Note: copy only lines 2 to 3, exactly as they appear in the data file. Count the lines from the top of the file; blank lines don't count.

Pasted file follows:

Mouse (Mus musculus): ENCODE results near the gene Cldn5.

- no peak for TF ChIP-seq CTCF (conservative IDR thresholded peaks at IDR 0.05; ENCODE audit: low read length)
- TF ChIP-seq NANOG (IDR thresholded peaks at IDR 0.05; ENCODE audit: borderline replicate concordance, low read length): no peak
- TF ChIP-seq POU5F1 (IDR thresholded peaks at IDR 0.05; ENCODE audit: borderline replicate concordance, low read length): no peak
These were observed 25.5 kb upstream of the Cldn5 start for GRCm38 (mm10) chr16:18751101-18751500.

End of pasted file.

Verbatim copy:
- no peak for TF ChIP-seq CTCF (conservative IDR thresholded peaks at IDR 0.05; ENCODE audit: low read length)
- TF ChIP-seq NANOG (IDR thresholded peaks at IDR 0.05; ENCODE audit: borderline replicate concordance, low read length): no peak